Electricity consumption is yet another important factor to consider when choosing a solar energy system. The less electricity you consume, the more energy you will produce. Your system will perform better if you reduce your electricity bill. You can achieve savings of up to 30% by going solar. This is mostly because solar energy systems allow you to generate more energy than you need, and in some cases, you will use no electrical appliances during the day.
PV module efficiency is yet another important factor to consider when choosing a solar energy system. This refers to the efficiency of the solar panels that you will use to convert sunlight into electricity. The higher the efficiency, the better. However, you will have to pay more for the panels.
Another important consideration when choosing a solar energy system is how you will pay for it. There are a number of different finance options that you can choose from. These can be categorized into three types:
Let’s examine each of these options in more detail.
When you purchase a solar energy system, you are agreeing to pay the entire cost of it upfront. This could be anything from a few thousand dollars to several million dollars, depending on the system that you buy.
A lease with a solar provider is similar to purchasing a system, but instead of paying the entire cost upfront, you will be required to pay a lease fee and then an amount based on the actual energy that you generate. This is typically a month-to-month agreement, but can also be a yearly contract. Lease contracts range from a few thousand to several million dollars, depending on the size of your system and whether or not you are covering the maintenance and improvement of it.
Renting a solar system is very similar to leasing one, except instead of paying a monthly lease fee, you will be paying a one-time fee for using the solar energy system. You will not be affected by electricity bills, but you will have to pay for the system itself. This could range from a few thousand to several million dollars, depending on the size of your system and whether or not you are covering the maintenance and improvement of it.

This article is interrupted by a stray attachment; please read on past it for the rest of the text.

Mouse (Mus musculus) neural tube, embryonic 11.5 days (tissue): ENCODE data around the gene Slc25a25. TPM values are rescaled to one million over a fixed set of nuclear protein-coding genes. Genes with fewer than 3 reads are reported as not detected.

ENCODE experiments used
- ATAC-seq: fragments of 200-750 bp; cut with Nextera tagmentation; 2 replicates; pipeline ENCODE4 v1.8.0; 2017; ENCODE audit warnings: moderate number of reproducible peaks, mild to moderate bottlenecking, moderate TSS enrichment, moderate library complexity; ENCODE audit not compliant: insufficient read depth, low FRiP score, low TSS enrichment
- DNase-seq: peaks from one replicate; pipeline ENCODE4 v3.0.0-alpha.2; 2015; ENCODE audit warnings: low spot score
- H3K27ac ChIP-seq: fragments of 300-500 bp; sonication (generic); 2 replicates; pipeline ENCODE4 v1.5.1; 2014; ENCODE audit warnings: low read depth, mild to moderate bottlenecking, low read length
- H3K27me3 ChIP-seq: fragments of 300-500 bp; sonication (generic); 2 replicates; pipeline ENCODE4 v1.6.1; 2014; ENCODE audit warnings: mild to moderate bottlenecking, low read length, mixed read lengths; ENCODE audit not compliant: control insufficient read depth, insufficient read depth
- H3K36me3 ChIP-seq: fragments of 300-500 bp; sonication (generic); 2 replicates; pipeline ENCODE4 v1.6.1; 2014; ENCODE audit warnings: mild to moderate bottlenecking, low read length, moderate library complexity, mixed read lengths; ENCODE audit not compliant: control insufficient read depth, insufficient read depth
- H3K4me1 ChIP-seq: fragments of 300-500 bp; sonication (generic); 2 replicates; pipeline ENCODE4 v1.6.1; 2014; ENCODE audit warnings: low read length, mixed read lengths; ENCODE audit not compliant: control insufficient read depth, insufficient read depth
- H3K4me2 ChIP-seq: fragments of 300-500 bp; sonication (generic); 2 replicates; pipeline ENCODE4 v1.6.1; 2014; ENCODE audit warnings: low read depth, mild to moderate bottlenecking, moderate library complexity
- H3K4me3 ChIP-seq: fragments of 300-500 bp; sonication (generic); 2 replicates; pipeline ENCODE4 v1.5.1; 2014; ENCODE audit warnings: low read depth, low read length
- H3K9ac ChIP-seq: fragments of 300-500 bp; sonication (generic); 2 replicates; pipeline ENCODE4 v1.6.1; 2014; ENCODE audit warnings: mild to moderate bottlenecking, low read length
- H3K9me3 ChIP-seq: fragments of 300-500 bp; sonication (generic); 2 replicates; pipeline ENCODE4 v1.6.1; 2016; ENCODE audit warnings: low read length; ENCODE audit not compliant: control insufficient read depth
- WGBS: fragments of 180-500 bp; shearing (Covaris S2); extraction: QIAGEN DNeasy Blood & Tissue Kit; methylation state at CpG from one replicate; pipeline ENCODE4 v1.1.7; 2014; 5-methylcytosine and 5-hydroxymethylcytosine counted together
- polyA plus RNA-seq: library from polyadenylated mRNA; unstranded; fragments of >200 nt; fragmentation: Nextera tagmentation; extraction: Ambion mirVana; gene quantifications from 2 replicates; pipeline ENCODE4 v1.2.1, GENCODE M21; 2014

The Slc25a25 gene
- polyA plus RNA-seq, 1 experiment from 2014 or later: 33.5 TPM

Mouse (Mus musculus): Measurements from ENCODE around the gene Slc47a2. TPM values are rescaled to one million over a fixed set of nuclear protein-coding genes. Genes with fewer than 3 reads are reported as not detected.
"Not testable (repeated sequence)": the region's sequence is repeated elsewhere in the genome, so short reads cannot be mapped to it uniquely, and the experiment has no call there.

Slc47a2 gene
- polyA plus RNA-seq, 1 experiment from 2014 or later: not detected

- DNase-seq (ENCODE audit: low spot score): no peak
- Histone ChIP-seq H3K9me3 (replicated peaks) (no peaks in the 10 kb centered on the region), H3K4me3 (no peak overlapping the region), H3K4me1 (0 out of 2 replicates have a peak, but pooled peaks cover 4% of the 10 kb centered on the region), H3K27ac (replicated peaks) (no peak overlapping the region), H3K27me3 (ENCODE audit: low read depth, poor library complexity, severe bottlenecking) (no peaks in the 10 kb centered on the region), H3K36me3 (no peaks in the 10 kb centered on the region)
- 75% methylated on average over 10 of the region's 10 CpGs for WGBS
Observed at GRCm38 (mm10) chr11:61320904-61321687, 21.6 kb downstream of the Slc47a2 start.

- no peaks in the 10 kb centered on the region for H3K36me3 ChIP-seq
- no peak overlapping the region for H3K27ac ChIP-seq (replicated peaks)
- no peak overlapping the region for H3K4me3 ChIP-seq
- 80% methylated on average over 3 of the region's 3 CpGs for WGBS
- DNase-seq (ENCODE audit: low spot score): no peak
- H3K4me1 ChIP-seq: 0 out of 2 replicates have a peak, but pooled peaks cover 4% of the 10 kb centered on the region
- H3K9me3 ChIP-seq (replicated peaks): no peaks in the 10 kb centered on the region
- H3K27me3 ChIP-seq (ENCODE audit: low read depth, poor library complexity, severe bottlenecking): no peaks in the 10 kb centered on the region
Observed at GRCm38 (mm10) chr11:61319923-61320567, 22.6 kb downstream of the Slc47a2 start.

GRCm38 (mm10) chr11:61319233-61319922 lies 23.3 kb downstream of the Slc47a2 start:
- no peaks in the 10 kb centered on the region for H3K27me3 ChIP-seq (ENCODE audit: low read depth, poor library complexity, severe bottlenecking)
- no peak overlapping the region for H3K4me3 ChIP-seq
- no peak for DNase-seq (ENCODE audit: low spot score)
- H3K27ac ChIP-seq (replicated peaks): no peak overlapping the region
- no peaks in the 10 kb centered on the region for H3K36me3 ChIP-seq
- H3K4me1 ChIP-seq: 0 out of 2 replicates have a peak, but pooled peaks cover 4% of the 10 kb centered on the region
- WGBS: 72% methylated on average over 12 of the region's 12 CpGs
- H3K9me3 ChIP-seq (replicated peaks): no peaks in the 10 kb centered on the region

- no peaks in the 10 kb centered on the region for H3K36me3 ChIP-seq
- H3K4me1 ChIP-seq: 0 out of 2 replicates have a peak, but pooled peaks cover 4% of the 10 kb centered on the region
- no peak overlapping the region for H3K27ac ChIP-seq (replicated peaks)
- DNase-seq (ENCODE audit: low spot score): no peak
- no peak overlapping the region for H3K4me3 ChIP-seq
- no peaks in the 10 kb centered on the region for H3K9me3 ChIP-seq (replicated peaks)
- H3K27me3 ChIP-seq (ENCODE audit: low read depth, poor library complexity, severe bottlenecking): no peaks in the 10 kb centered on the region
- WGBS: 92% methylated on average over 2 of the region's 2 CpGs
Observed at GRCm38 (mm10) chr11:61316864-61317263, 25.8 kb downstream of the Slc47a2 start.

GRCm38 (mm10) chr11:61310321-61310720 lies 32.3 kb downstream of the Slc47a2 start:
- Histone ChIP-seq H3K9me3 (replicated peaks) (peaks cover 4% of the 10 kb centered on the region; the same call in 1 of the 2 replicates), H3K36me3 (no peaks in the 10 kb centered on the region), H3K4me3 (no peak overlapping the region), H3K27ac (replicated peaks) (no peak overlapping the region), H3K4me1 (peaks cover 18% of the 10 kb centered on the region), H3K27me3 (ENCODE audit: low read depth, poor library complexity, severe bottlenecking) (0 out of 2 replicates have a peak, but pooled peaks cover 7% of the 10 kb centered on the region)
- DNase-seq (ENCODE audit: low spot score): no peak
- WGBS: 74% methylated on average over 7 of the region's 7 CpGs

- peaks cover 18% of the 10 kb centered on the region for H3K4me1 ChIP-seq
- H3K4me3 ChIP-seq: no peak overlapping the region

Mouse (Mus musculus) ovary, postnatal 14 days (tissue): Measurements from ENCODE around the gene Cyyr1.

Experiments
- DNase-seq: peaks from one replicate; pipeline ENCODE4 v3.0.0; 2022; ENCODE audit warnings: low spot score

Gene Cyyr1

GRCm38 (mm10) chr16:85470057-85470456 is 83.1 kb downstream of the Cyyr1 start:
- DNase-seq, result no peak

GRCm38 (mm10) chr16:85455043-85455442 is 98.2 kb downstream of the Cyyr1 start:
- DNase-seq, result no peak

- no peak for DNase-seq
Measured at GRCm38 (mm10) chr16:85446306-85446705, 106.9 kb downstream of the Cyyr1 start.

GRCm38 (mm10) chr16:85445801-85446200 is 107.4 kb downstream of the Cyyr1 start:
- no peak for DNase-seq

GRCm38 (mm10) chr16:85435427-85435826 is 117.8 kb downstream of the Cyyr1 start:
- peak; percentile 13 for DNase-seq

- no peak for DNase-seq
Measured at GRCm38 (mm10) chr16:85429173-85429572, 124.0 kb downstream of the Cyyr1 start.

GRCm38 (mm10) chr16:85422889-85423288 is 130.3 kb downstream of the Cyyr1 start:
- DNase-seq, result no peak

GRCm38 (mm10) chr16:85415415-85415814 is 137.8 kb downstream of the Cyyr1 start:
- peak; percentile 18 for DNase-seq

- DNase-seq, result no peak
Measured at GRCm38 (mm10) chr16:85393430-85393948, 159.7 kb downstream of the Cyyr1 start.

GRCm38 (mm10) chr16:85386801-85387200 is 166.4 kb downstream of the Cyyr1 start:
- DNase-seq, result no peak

California Climate Change Legislation
If you are following the legislation that is currently unfolding in California, you will notice that it is heavily focused on reducing emissions and climate change. Governor Newsom’s office established the Non-Carbon Emission Reduction Team (NECERT) to lead the charge against climate change in the state. It’s responsible for developing the strategy to achieve net zero carbon emissions by 2045. The team will also establish new standards for energy efficiency based on the International Energy Agency’s (IEA) guidelines. To meet these new standards and reduce energy consumption, the state will have to significantly change the way that it produces and uses energy.
The Solar Energy Standard
The aforementioned legislation requires that California achieve 25% of its energy from renewable sources by 2025. To meet this goal, your first step should be to determine how much energy you need. To do this, you will need to consult with an energy advisor or engineer. They will be able to help you figure out how much energy you can generate with your solar energy system and how much you will need to consume. The next step will be to choose a system that is big enough to produce the amount of energy that you need.
To be clear, the solar energy standard does not require you to go solar. However, if you want to be able to produce the highest amount of energy possible, it is your best option. To learn more, please visit the NECERT website or contact them via phone at (916) 445-2858.